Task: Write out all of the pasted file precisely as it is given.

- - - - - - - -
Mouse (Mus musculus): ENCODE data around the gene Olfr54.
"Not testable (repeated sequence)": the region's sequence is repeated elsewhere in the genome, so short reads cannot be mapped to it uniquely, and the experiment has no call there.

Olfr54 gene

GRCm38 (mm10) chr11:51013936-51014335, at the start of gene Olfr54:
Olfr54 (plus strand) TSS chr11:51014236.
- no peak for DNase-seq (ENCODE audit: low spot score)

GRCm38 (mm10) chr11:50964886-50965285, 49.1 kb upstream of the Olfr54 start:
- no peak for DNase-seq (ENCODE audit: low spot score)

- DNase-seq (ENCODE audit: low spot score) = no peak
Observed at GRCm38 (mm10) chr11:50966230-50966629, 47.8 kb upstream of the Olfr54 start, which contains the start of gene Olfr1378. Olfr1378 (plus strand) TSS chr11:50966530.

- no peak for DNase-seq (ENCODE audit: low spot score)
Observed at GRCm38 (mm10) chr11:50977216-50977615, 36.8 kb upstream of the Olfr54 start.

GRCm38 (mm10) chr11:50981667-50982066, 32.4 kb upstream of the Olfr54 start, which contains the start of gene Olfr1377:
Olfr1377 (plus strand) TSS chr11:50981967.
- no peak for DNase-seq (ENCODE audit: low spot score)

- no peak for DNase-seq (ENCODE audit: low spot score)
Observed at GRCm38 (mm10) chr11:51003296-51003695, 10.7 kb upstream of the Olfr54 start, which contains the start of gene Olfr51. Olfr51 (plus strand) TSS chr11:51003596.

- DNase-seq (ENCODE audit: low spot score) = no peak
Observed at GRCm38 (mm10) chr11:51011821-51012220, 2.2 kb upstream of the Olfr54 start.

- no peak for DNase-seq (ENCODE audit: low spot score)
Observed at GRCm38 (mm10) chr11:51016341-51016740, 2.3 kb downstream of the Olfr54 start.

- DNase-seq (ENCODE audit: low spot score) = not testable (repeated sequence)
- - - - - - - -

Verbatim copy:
Mouse (Mus musculus): ENCODE data around the gene Olfr54.
"Not testable (repeated sequence)": the region's sequence is repeated elsewhere in the genome, so short reads cannot be mapped to it uniquely, and the experiment has no call there.

Olfr54 gene

GRCm38 (mm10) chr11:51013936-51014335, at the start of gene Olfr54:
Olfr54 (plus strand) TSS chr11:51014236.
- no peak for DNase-seq (ENCODE audit: low spot score)

GRCm38 (mm10) chr11:50964886-50965285, 49.1 kb upstream of the Olfr54 start:
- no peak for DNase-seq (ENCODE audit: low spot score)

- DNase-seq (ENCODE audit: low spot score) = no peak
Observed at GRCm38 (mm10) chr11:50966230-50966629, 47.8 kb upstream of the Olfr54 start, which contains the start of gene Olfr1378. Olfr1378 (plus strand) TSS chr11:50966530.

- no peak for DNase-seq (ENCODE audit: low spot score)
Observed at GRCm38 (mm10) chr11:50977216-50977615, 36.8 kb upstream of the Olfr54 start.

GRCm38 (mm10) chr11:50981667-50982066, 32.4 kb upstream of the Olfr54 start, which contains the start of gene Olfr1377:
Olfr1377 (plus strand) TSS chr11:50981967.
- no peak for DNase-seq (ENCODE audit: low spot score)

- no peak for DNase-seq (ENCODE audit: low spot score)
Observed at GRCm38 (mm10) chr11:51003296-51003695, 10.7 kb upstream of the Olfr54 start, which contains the start of gene Olfr51. Olfr51 (plus strand) TSS chr11:51003596.

- DNase-seq (ENCODE audit: low spot score) = no peak
Observed at GRCm38 (mm10) chr11:51011821-51012220, 2.2 kb upstream of the Olfr54 start.

- no peak for DNase-seq (ENCODE audit: low spot score)
Observed at GRCm38 (mm10) chr11:51016341-51016740, 2.3 kb downstream of the Olfr54 start.

- DNase-seq (ENCODE audit: low spot score) = not testable (repeated sequence)